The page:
#StopTheSteal Capitol Hill Protests: What got us here?

If democracy is one of the vital organs of the American Dream, then that dream flatlined on Wednesday.

In one of the darkest moments of American political history, protestors – who have been labelled by some as domestic terrorists – stormed the US Capitol Building with the aim of disrupting the Presidential Confirmation Hearing held in a joint session of Congress.

With the dust now beginning to settle, calm has – for the most part – been restored.

At around 8:35am GMT on Thursday, Joe Biden was confirmed as the 46th President of the United States.

However, it has not come without loss.

These protests have seen four people die, 14 police officers injured, and countless White House officials resign in disgust.

Running through this madness is unmistakeable streak of orange.

While no doubt remaining a martyr to those who attacked the seat of American democracy, Donald Trump is tarnishing what little dignity he had left with vast swathes of the country’s electorate.

But what got us here, and more importantly, can America recover from a black day in its history?

“Let’s have trial by combat”

One need not look far to find the short-term causes of yesterday’s attacks. At a well-attended ‘Save America’ rally, Trump whipped thousands of ardent – and armed – supporters into a frenzy.

Repeating the unsubstantiated claims of electoral fraud which have seemingly been playing on repeat since his election defeat in November, Trump said:

“These people are not going to take it any longer.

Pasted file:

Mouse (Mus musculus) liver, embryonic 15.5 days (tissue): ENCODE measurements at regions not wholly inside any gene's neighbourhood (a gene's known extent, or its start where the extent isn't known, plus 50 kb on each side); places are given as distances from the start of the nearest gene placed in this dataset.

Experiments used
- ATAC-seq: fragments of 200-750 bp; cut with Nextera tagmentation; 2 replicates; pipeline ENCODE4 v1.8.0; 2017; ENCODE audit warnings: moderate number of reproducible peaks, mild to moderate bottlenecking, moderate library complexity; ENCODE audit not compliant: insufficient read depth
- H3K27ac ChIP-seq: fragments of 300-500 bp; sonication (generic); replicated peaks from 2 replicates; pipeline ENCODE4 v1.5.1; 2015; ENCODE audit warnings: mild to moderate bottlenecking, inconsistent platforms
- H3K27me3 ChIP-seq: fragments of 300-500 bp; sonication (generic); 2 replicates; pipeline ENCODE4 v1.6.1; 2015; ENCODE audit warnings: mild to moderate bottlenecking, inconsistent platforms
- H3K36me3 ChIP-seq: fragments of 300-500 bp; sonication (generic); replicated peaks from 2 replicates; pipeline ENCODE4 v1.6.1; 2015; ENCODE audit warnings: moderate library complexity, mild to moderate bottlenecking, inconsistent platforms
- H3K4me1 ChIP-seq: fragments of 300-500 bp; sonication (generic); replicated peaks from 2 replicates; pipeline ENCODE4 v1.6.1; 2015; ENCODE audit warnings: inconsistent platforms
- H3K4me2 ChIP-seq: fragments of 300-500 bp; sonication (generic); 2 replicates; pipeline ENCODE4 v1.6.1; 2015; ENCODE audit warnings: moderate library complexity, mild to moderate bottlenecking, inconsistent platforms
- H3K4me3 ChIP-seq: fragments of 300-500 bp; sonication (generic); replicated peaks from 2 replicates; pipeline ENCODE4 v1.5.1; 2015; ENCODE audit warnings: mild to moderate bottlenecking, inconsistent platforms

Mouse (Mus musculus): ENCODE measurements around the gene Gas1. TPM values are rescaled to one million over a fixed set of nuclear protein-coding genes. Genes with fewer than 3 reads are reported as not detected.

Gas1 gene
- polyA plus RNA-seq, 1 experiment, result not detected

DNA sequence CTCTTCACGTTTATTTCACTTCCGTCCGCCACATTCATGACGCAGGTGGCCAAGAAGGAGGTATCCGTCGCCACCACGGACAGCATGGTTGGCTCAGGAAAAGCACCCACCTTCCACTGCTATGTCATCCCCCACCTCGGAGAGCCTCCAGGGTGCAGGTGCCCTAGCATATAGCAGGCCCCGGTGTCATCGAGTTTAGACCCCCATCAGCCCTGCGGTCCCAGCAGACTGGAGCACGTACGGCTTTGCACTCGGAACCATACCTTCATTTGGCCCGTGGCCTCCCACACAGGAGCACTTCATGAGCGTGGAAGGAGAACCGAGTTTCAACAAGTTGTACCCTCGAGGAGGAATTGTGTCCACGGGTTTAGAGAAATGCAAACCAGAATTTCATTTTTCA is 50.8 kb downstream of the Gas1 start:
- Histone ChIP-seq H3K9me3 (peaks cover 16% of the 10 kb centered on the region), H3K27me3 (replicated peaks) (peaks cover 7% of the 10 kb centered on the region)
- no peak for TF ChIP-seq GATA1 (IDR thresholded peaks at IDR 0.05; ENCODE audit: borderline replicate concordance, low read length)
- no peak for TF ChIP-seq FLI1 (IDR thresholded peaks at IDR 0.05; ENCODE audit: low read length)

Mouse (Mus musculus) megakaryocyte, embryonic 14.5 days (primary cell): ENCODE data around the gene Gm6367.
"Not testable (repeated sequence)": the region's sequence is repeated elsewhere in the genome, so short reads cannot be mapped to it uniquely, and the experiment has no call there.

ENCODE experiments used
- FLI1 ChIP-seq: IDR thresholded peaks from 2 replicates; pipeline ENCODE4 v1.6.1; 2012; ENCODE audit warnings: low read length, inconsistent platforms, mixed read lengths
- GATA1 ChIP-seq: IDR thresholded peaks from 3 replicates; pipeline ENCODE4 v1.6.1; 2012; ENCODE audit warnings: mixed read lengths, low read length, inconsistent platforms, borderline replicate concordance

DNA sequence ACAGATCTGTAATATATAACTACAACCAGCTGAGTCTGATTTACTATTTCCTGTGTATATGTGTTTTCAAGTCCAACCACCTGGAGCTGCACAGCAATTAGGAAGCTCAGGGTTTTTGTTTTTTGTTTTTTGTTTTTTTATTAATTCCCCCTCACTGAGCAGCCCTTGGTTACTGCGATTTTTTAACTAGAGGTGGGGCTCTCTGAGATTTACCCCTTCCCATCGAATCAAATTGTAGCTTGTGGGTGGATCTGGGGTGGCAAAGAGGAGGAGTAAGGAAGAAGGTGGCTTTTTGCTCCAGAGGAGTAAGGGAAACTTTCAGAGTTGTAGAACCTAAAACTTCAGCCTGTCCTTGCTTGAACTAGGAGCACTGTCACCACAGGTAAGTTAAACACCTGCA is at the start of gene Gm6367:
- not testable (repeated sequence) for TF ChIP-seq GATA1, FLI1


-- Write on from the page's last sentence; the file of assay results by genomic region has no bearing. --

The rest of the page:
“You don’t concede when there is theft involved.

“After this, we’re going to walk down – and I’ll be there with you — to the Capitol.”

The president’s lawyer, Rudy Giuliani, added, “Let there be trial by combat.” Giuliani has seen 62 lawsuits filed by the Trump campaign since the election defeat thrown out.

As the protestors marched two miles from the White House to the Capitol, the mood turned sour.

Those inside the building were evacuated from the two chambers and locked down as protestors overcame the meagre security detail in place. It took police four hours to regain full control of the building.

Trump, meanwhile, sat back and seemed to beam with pride about the actions of his supporters.

While Joe Biden pleaded for him to “demand an end to this siege”, Trump responded with a half-hearted plea on his now-locked Twitter account.

Preaching the same gospel that the election had been stolen, Trump called the protestors “special”, saying “we love you”, and adding the protestors should go home not because they were committing gross acts of criminality, but because it would play into the hands of the Democrats.

To preach peace long after protestors had stormed the seat of American democracy was a feeble attempt to close the barn door after the horse had bolted.

Politicians from across the American political spectrum and the world have since condemned the president’s repeated willingness to incite, and fail to truly condemn, such violence.

A symbolism of the American divide